I understand the benefits of being a younger candidate, and I understand the drawbacks.  By placing emphasis on his age, is Swan bringing in votes or accentuating his inexperience compared to his competitors?  Some have likened the situation to the days when Doer took over from Pawley, and that because Doer was young then, it makes sense that his successor should be young now.  There is a strong difference, however, between the end of the Pawley days with the end of the Doer days: a majority of people still like Gary Doer’s leadership, and are sorry to see him go.  When Pawley was finished, it was clear that the voters were looking for a big change; I doubt that most of the NDP members who will be voting at the leadership convention are looking for a big change, and of those who do want to shake things up, they’re probably not wanting another Doer.

In a situation where a popular leader is stepping down, it’s a good idea to paint yourself as that leader’s preferred successor.  But by reminding NDP members of just how young he is, and by extension how short his public service has been, Swan is not quite framing himself as a stable continuation of Doer; instead, he looks like an untested option, with little track record to show.

Odd Strategy #3: Selinger – endorsements are the tops

I don’t doubt that Selinger’s people are working hard to bring members on board; however, his outward-facing campaign is underwhelming considering how powerful a contender he is.  His entry was late, and his announcements so far have been rather uninspiring.  He has received some good endorsements, and while endorsements are more important in member votes than in general elections, they’re still not enough when another candidate is working hard to be the man of the people.  Unless Selinger is connecting to NDP members en masse, his private lobbying may not be enough.

Predictions

I believe that Swan’s campaign team has the edge right now, because they have backing from many powerful figures in the Manitoba NDP.  As long as the NDP delegates aren’t made up primarily of left-wing activists, I feel that Swan has wide enough appeal to win, as long as his campaign team does a good job.  However, if any mud-slinging begins between Swan and Selinger, the advantage may shift to Ashton, who has strong “good guy” appeal along with his popularity among long-time NDP members.  I think that if Selinger’s campaign doesn’t start picking up, he may end up being too late to win.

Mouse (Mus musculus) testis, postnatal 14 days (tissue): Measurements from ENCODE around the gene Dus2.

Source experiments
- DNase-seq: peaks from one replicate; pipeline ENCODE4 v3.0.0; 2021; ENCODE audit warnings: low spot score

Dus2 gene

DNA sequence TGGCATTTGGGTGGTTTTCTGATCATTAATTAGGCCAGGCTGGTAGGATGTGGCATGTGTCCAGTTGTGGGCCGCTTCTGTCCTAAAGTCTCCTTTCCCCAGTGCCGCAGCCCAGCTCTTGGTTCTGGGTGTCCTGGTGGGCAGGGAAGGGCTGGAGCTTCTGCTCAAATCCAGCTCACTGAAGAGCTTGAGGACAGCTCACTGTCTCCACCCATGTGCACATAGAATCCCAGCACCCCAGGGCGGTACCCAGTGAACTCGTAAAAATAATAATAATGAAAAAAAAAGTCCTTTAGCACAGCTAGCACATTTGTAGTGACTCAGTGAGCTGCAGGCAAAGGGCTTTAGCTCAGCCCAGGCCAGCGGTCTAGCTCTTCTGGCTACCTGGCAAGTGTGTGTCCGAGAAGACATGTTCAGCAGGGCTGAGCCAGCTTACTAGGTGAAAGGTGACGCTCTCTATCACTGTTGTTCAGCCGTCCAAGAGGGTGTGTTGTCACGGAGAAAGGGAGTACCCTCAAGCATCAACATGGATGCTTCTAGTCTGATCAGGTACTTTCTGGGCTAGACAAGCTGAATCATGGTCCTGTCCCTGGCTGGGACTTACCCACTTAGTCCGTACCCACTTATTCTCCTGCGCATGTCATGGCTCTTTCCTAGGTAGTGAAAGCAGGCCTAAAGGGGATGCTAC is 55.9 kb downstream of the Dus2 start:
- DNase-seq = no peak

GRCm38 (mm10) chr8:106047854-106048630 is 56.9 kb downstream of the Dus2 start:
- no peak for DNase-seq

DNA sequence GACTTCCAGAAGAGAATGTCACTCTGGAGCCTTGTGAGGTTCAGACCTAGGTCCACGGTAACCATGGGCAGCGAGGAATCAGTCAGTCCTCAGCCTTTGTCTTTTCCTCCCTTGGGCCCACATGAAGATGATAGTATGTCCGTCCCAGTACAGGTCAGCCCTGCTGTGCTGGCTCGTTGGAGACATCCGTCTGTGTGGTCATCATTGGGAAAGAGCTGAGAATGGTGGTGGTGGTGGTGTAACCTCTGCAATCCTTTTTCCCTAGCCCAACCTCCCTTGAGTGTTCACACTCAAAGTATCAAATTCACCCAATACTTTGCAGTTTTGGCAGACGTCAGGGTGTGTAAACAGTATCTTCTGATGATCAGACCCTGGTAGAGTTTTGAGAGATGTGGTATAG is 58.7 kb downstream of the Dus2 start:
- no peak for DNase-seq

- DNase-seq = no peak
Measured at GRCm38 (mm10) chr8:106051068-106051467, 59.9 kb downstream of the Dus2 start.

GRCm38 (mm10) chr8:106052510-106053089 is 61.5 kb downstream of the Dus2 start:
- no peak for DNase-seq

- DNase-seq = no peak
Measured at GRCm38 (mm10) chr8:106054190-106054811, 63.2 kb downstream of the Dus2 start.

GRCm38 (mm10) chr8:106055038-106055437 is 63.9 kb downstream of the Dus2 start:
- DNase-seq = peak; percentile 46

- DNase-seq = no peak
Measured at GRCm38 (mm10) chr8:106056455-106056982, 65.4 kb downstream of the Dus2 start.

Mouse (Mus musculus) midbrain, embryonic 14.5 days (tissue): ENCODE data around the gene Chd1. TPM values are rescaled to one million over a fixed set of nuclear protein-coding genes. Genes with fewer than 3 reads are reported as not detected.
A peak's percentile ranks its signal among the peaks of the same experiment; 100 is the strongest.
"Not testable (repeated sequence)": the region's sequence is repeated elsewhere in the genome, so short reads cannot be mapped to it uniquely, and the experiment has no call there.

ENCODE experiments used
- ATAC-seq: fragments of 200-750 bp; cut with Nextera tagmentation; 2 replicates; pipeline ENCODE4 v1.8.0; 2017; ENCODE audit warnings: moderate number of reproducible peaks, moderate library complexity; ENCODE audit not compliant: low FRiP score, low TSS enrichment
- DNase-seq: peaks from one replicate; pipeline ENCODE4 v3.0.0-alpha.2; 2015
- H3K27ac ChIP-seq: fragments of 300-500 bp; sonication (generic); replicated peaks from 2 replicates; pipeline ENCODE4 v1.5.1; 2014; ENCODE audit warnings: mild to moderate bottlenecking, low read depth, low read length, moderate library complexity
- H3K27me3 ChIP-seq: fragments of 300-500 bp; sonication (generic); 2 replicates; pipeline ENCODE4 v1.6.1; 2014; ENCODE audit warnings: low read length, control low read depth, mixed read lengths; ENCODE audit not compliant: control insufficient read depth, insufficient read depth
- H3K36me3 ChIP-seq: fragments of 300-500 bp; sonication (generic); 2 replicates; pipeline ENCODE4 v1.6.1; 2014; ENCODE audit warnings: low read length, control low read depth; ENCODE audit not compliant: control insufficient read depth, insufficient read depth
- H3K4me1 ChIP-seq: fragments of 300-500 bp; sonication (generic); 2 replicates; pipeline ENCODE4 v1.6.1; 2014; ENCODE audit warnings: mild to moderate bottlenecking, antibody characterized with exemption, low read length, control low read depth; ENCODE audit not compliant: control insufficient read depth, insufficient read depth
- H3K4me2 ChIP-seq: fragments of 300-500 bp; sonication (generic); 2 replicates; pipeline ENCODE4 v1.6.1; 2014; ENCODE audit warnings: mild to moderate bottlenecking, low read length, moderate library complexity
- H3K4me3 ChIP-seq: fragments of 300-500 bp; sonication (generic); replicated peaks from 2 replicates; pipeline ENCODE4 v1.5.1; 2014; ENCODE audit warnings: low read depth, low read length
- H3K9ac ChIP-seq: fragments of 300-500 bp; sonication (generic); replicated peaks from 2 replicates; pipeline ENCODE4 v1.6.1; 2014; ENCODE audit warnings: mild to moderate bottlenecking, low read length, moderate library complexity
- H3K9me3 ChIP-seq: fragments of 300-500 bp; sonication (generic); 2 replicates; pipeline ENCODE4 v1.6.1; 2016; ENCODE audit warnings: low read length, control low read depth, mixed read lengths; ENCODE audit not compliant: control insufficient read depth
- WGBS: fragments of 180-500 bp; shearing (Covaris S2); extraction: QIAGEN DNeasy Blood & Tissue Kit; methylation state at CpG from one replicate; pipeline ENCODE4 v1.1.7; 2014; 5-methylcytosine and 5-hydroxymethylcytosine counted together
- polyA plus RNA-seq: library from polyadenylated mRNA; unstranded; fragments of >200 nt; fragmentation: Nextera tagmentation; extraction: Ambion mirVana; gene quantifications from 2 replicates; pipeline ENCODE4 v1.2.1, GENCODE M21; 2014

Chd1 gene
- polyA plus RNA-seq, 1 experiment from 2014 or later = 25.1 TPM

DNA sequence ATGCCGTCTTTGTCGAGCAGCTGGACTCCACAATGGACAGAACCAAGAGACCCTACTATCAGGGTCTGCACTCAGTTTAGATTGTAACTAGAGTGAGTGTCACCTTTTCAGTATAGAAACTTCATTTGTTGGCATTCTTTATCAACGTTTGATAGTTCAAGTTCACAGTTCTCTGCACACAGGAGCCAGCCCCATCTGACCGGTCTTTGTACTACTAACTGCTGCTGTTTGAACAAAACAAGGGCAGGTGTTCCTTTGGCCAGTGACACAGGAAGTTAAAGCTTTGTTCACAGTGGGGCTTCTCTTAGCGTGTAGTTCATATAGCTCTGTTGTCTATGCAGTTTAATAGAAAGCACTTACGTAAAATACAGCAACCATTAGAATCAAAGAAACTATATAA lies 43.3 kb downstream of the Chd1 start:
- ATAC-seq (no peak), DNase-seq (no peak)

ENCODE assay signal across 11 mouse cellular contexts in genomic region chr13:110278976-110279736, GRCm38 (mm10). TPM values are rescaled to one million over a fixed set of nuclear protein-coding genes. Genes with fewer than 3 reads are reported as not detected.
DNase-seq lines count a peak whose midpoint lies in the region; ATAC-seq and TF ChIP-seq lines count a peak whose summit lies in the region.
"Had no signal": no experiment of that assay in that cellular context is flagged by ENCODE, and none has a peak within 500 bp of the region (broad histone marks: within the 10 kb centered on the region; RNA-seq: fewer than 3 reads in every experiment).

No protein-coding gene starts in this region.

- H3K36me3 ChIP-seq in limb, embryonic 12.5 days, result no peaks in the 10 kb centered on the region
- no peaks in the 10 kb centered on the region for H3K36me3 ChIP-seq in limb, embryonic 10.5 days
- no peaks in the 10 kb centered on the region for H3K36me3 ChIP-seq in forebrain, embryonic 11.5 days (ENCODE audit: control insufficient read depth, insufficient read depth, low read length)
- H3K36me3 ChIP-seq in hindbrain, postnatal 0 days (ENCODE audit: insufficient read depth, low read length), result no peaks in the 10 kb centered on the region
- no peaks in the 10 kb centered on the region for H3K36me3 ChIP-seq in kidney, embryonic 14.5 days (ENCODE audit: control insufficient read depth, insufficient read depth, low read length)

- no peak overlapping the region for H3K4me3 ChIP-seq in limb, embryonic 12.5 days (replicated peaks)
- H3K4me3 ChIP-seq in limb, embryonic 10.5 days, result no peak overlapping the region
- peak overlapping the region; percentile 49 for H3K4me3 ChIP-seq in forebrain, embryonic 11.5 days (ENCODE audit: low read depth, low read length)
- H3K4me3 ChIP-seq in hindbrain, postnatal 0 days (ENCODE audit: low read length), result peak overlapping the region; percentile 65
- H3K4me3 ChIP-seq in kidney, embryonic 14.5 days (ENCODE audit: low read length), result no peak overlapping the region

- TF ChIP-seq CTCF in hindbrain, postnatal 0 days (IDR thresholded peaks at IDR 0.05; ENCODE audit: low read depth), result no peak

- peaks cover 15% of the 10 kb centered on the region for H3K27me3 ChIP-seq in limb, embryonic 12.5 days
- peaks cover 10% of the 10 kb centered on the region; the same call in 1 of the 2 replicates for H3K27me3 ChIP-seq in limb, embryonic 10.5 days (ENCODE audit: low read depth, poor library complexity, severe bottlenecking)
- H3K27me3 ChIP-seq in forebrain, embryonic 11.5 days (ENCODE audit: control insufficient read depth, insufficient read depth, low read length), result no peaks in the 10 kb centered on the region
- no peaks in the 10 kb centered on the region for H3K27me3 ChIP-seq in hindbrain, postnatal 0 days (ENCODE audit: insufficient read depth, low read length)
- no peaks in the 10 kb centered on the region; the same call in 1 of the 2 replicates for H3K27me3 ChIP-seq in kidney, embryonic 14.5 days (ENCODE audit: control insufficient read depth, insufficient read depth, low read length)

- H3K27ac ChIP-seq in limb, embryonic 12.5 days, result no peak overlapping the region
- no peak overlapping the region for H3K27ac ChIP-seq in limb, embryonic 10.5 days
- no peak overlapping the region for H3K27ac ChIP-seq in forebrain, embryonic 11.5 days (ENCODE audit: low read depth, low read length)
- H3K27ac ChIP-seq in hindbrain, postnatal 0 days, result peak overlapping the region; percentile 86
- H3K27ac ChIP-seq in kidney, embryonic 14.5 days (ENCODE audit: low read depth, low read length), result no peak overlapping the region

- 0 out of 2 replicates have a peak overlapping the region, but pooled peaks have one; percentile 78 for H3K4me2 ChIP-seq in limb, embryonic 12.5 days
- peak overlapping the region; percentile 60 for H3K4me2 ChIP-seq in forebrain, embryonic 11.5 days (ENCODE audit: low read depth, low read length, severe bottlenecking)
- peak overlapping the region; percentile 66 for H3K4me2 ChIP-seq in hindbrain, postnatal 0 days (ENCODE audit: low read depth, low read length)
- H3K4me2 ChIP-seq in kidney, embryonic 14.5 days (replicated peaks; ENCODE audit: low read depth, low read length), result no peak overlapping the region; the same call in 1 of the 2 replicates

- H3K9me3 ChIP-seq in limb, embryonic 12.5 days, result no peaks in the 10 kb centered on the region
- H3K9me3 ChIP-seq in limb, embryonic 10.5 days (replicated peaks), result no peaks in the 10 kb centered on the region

If I were to place a bet today, it would be on Swan… but I wouldn’t bet very much.

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Things are moving quickly in the NDP leadership race (as they must, as candidates have only until Sept 17th to sign up new members who can serve as delegates).  As the field narrows, we are starting to see what kind of race will take place.

Likely candidates:

Greg Selinger: Selinger has the aura of someone who has always expected to be leader someday, and it looks like the media will be ready to consider him the front-runner.  The Selinger scandals, including Crocus and his self-serving role in the election financing fiasco (where he knew it was wrong, but didn’t bother to speak out), probably won’t hurt his chances of becoming Premier.

Steve Ashton: Ashton has a pretty good reputation, and has been an MLA since 1981.  His biggest challenge will be the delegate system, which gives more weight to Winnipeg and to union delegates.  Ashton is no stranger to unions, but if he doesn’t win their endorsement, his campaign may founder.

Andrew Swan: Swan is pretty popular in pundit and media circles, but I’m not sure that translates to the NDP as a whole.  Due to his shorter career as a cabinet minister (two years), there’s a strong chance that his run will be viewed more as a way to raise his profile for another leadership run in the future.

There are some other possible candidates, particularly Peter Bjornson and Stan Struthers, but my expectation is that the top three candidates will be Selinger, Ashton, and Swan.

While Selinger may be considered the front-runner now, that can definitely shift during the lead-up to the convention or even on the convention floor.

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Not surprisingly, Bill Blaikie said today that he never had any intention of running for the leadership.  I didn’t think that he would want the job, and unless there is a significant “Draft Blaikie” campaign, Bill Blaikie is out of the race.

Greg Selinger seems to be hinting that he is going to run, which should make him the leadership candidate to beat.  However, it sounds like Gord Mackintosh is also considering a run, and he is also rumoured to have a strong team of supporters.

Rumours are circulating about Peter Bjornson also considering, while it’s still assumed that Steve Ashton is leaning towards running.  Theresa Oswald and Pat Martin are possibilities, but I believe it’s unlikely that either will run.  Nancy Allan is definitely out.

Doer has said that caucus will expect any leadership candidates to remove themselves as ministers, and that the legislative session from Sept 14th to Oct 8th will go forward.  The new leader will be chosen Oct 17th, but it’s not yet clear if Doer will remain as Premier until that date.

References:
Fall Session to go Ahead, Tom Brodbeck, Winnipeg Sun
New premier arrives Oct. 17, Bruce Owen and Larry Kusch, Winnipeg Free Press